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Sunday, December 15, 2019
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Ah, the memories…

REP. STUTES FLIP-FLOPS ON FISH BOARD PICK

It’s possible that retired Judge Karl Johnstone will have a rough confirmation hearing process in House Fisheries Committee, which is chaired by Rep. Louise Stutes. She doesn’t like him. She said so. She’ll be loaded for bear during his hearing on Thursday.

“I will be opposing his confirmation. Without getting into too much detail, the primary reason for my opposition is that he would destroy any semblance of the current balance on the board. During his time on the board from 2008-2015, Mr. Johnstone established a reputation for anti-commercial fishing views. Inverse to last year’s outcry from the sport fishing sector regarding the appointment of our own Duncan Fields, Mr. Johnstone would represent a swing too far in the opposite direction. Commercial fishermen across the state should be very concerned with the shift he would represent for the board,” she wrote this week.

This is a tit-for-tat attack, according to what she has written.

[Read: Board of Fish appointment cuts out anglers, dipnetters]

But Stutes is a study in contradictions. Just four years ago, she cosponsored a legislative citation that lauded Johnstone’s seven-year service on the Board of Fisheries, in which she and her legislative colleagues called him “invaluable,” the “gold standard of public service.”

In fact, the citation says he was the “most well-prepared member of the board.” He read through thousands of papers, and was interested in all opinions.

What has changed in four years?

Johnstone resigned from the board when former Gov. Bill Walker indicated he didn’t intend to reappoint him, so he has no record to attack since the day Stutes signed the citation:

Normally the balance of the board is three commercial, three sports, and one subsistence. Johnstone was appointed by Gov. Michael Dunleavy for the sport fisheries seat.

The House Fisheries Committee meets Thursday at 10 am. You can watch it on legislative TV here.

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Suzanne Downing had careers in business and journalism before serving as the Director of Faith and Community-based Initiatives for Florida Gov. Jeb Bush and returning to Alaska to serve as speechwriter for Gov. Sean Parnell. Born on the Oregon coast, she moved to Alaska in 1969.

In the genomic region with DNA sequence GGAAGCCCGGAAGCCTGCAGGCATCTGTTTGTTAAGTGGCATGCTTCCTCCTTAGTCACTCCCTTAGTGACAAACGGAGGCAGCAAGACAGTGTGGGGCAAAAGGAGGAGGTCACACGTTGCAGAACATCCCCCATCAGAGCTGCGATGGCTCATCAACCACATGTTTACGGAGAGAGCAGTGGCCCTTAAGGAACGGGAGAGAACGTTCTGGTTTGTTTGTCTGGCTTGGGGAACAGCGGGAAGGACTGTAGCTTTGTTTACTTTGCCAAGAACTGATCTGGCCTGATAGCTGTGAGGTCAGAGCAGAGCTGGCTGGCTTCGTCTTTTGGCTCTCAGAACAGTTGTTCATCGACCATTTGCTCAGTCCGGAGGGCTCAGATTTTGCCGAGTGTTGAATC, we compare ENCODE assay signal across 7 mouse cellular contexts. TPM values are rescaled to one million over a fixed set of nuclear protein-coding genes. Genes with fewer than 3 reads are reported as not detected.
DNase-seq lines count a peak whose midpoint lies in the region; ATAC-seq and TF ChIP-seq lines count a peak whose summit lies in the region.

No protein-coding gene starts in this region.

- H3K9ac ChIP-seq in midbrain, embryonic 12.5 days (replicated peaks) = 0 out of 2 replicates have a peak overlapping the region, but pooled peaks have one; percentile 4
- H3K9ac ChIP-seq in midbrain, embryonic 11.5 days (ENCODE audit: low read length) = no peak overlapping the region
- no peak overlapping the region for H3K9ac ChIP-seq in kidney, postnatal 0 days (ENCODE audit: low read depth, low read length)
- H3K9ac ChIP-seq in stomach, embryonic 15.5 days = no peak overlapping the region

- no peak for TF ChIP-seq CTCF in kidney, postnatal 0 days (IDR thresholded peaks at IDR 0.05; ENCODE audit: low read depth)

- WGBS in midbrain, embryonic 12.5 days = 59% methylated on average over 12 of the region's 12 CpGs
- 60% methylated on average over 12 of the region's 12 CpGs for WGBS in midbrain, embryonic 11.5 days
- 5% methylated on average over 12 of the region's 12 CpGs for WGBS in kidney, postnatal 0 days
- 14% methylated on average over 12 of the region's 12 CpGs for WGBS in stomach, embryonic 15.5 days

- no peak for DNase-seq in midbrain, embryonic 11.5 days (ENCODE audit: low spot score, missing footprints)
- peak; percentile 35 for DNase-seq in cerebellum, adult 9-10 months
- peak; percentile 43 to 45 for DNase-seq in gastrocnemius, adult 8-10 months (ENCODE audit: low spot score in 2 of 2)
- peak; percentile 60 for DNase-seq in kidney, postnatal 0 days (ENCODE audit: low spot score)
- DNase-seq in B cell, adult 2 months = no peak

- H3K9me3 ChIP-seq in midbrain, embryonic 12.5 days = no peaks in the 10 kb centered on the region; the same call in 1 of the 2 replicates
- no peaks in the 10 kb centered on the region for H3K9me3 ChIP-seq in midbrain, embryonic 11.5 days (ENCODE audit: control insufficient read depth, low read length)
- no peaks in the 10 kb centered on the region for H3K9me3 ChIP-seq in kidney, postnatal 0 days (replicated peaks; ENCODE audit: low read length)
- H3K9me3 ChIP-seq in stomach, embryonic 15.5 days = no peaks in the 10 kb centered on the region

Latest comment

  • “Normally the balance of the board is three commercial, three sports, and one subsistence.”

    hardly a “balance.” commercial interests have dominated the BOF since its inception. if we’re to “balance” the board to the degree that is reflective of the proportional annual harvest of fish, commercial folks would have something like 6 and 7/8th seats. something to keep in mind when talking about “balance” is that the decisions made by and for commercial interests are oftentimes done at the expense of other user interests. for example, if you’ve got several years of consecutive poor runs on a predominantly subsistence oriented river, holding commercial openers during said crappy season(s) a) adds insult to injury directly onto the resource itself (which is hardly congruent with the sustained yield principle) and b) exacerbates the hardships felt by subsistence users. so in other words, even if there is a “balance” as you’ve suggested, that doesn’t necessarily translate to an equitable (and proportional) allocation of the resource. furthermore, subsistence is a priority in the state of AK as you know. although our stance on it doesn’t mirror the fed position, it is prioritized (in writing anyways) over ALL other uses. and the appointments and decisions made should reflect that fact.

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